5. In 1823, the U.S. Supreme Court used the same pattern and paradigm of domination to claim in the ruling Johnson & Graham’s Lessee v. M’Intosh that the United States as the successor to various “potentates” had the “ultimate dominion” or “ultimate title” (right of territorial domination) over all lands within the claimed boundaries of the United States. The Court said that as a result of the documents mentioned above, authorizing “Christian people” to “discover” and possess the lands of “heathens,” the Indians were left with a mere “right of occupancy;” an occupancy that, according to the Court was subject to the “ultimate title” or “absolute title” of the United States. The Johnson case has been cited repeatedly by Australian, Canadian, New Zealand and United States courts, and the Doctrine of Discovery has been held by all these countries to have granted European settler societies plenary power (domination) over Indigenous Peoples, legal title to their lands, and has resulted in diminished sovereign, commercial and international rights for Indigenous Peoples and governments. Europeans believed this was proper based on their ethnocentric, racial and religious attitudes that they and their cultures, religions and governments were superior to non-Christian European peoples.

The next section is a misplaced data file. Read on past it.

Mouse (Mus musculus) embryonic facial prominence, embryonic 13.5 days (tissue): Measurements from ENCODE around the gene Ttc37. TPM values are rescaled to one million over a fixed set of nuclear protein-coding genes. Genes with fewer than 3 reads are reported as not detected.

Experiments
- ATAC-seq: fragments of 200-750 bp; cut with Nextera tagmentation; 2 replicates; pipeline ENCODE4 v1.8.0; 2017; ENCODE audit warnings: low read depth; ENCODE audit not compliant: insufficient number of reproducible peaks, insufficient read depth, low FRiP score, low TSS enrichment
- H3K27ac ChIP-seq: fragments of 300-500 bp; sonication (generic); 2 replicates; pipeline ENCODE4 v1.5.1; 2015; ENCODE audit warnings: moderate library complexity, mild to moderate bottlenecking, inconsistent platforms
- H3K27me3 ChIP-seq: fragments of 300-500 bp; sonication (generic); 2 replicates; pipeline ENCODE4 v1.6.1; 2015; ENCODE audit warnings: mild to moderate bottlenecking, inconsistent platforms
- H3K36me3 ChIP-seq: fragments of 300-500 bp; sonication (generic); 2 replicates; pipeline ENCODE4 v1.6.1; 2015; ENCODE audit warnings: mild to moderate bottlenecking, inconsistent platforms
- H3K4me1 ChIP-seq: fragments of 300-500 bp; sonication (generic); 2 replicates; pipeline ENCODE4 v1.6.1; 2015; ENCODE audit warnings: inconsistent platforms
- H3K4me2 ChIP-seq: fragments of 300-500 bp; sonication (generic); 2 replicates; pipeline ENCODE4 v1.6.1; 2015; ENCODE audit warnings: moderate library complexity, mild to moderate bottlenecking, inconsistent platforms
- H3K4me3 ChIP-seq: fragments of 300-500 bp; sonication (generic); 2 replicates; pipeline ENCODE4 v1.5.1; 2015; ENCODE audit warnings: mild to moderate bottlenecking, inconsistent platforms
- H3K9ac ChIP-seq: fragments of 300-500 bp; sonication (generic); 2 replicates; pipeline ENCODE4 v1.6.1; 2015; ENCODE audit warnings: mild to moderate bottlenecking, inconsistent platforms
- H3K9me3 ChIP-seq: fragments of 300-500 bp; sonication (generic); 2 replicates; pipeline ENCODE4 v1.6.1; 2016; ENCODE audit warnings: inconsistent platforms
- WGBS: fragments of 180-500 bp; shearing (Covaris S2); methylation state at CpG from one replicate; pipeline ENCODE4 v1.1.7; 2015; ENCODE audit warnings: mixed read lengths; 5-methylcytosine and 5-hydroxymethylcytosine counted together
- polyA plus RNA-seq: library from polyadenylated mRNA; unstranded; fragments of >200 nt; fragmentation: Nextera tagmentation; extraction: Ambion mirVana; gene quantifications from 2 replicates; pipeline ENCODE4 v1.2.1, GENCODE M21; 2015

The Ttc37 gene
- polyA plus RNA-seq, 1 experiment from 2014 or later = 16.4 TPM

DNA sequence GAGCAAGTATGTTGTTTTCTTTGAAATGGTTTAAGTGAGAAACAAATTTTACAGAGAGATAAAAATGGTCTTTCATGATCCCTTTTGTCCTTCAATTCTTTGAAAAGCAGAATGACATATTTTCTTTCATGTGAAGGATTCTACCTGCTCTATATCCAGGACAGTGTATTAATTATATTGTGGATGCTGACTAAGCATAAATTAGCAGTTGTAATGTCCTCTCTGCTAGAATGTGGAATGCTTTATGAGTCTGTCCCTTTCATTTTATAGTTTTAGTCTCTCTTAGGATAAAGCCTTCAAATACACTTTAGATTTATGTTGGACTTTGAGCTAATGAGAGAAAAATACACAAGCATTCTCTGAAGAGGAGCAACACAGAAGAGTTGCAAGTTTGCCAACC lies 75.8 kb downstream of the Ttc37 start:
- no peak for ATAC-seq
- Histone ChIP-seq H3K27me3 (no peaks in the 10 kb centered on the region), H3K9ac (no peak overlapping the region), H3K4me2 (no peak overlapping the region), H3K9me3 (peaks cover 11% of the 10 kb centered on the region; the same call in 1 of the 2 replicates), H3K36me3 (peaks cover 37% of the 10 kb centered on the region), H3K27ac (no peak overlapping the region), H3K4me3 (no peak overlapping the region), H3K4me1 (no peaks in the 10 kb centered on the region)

6. Consequently, the current situation of Indigenous Peoples around the world is the result of a linear programme of “legal” precedent, originating with the Doctrine of Discovery and codified in contemporary national laws and policies. The Doctrine mandated Christian European countries to attack, enslave and kill the Indigenous Peoples they encountered and to acquire all of their assets. The Doctrine remains the law in various ways in almost all settler societies around the world today. The enormity of the application of this law and the theft of the rights and assets of Indigenous Peoples have led indigenous activists to work to educate the world about this situation and to galvanize opposition to the Doctrine. Many Christian churches that have studied the pernicious Doctrine have repudiated it, and are working to ameliorate the legal, economic and social effects of this international framework. Starting in 2007, for example, with the Episcopal Diocese of Maine, followed by the Episcopal Diocese of Central New York in 2008, and in 2010 by Philadelphia Yearly Meeting of the Religious Society of Friends, individual churches began adopting resolutions and minutes repudiating the Doctrine. In 2009, at its 76th General Convention, the Episcopal Church adopted resolution D035 – “Repudiate the Doctrine of Discovery.” In 2010, the General Synod of the Anglican Church of Canada adopted resolution A086 – “Repudiate the Doctrine of Discovery.” In 2011, various Unitarian Universalist churches and Quaker organizations are adopting and considering adopting resolutions and minutes repudiating the Doctrine. This issue of the Doctrine of Discovery has also been brought to the forefront of world attention by Indigenous Peoples working with international bodies.